A follow up to the item posted on Friday.
John D. Dingell, a Michigan Democrat who served in the U.S. House from 1955 to 2015, was the longest-serving member of Congress in American history. He dictated these reflections to his wife, Rep. Debbie Dingell (D-Mich.), at their home in Dearborn, on Feb. 7, the day he died.
One of the advantages to knowing that your demise is imminent, and that reports of it will not be greatly exaggerated, is that you have a few moments to compose some parting thoughts…
My personal and political character was formed in a different era that was kinder, if not necessarily gentler. We observed modicums of respect even as we fought, often bitterly and savagely, over issues that were literally life and death to a degree that fortunately we see much less of today.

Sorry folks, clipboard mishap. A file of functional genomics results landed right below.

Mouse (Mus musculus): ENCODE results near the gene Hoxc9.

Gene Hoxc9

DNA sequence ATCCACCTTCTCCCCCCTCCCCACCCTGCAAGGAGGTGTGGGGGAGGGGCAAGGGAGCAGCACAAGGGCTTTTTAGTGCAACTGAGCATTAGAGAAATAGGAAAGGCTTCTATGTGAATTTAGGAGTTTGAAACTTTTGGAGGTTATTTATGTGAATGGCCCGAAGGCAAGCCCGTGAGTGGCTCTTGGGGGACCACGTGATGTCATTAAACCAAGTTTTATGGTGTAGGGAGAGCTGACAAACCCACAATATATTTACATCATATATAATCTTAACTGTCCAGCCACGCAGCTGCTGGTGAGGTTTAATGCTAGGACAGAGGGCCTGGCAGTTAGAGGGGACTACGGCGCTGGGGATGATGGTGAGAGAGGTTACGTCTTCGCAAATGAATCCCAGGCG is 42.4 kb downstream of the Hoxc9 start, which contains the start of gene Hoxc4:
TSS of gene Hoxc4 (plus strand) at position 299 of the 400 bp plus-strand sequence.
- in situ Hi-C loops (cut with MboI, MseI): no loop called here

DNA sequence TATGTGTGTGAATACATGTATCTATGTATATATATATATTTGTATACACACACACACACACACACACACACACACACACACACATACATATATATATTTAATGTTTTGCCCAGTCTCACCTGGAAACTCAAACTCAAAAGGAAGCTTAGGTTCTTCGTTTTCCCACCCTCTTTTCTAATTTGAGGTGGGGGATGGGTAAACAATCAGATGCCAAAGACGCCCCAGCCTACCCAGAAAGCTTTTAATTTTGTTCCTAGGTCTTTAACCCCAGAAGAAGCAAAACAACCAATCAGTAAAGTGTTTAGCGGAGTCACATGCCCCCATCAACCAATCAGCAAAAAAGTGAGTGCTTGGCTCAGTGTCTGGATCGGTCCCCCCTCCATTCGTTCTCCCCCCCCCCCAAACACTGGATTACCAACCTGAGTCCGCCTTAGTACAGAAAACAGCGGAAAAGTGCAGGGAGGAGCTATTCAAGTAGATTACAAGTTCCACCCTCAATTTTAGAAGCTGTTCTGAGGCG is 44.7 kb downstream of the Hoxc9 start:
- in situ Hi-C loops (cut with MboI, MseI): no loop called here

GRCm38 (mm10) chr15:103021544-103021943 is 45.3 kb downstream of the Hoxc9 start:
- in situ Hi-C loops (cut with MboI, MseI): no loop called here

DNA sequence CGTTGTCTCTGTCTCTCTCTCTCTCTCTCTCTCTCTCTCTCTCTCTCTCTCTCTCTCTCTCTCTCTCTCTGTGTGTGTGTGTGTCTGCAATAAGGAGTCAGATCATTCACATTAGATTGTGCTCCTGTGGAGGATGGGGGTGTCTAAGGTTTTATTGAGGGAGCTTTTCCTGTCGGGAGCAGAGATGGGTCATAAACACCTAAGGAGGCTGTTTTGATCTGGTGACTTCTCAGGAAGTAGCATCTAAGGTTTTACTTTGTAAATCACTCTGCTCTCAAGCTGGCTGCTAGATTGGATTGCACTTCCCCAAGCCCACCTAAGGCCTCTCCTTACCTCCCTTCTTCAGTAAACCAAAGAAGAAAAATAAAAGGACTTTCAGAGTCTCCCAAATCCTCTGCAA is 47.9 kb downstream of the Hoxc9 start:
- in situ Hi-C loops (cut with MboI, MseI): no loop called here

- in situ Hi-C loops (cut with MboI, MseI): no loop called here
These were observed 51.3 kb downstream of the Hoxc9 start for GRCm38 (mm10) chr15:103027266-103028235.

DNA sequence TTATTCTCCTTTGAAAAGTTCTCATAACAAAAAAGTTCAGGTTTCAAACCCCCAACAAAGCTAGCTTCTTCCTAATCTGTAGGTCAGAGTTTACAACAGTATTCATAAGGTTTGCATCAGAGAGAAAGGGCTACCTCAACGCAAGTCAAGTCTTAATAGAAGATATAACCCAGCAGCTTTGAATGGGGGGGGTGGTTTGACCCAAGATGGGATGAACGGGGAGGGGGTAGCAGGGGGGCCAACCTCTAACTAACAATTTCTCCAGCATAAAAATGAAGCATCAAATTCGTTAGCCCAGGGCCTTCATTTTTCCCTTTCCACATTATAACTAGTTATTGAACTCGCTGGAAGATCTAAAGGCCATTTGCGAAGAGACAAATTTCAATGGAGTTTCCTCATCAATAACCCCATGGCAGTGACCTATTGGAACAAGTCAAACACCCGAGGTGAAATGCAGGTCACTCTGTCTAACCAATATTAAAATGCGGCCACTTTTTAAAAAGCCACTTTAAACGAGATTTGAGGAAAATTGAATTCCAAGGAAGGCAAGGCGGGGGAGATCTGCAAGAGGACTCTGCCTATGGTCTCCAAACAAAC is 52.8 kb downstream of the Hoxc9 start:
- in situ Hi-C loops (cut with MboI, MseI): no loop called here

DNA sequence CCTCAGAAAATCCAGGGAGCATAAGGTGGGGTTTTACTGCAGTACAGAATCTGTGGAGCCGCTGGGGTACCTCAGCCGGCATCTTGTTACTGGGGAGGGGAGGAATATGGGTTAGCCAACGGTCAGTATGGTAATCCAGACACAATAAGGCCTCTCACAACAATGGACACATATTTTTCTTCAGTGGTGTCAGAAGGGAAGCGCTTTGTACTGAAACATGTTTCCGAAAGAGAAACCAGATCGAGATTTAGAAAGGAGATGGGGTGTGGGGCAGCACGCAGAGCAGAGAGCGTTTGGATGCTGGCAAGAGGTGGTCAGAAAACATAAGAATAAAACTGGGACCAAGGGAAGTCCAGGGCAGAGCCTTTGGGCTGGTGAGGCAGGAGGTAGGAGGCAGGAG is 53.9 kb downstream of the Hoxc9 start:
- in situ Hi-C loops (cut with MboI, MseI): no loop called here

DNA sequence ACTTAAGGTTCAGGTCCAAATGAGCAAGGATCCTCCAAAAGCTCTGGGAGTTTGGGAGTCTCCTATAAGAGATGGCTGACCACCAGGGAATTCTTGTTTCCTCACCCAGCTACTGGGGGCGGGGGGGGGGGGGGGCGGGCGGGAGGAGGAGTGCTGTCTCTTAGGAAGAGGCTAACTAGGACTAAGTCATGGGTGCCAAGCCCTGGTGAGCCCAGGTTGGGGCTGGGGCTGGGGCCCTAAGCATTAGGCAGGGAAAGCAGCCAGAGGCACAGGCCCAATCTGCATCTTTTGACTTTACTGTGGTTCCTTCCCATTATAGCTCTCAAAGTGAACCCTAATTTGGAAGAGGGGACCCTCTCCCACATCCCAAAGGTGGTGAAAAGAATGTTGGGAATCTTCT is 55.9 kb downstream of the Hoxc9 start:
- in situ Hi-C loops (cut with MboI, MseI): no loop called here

Well worth a read in full. I especially resonated with this: “In democratic government, elected officials do not have power. They hold power in trust for the people who elected them. If they misuse or abuse that public trust, it is quite properly revoked (the quicker the better).”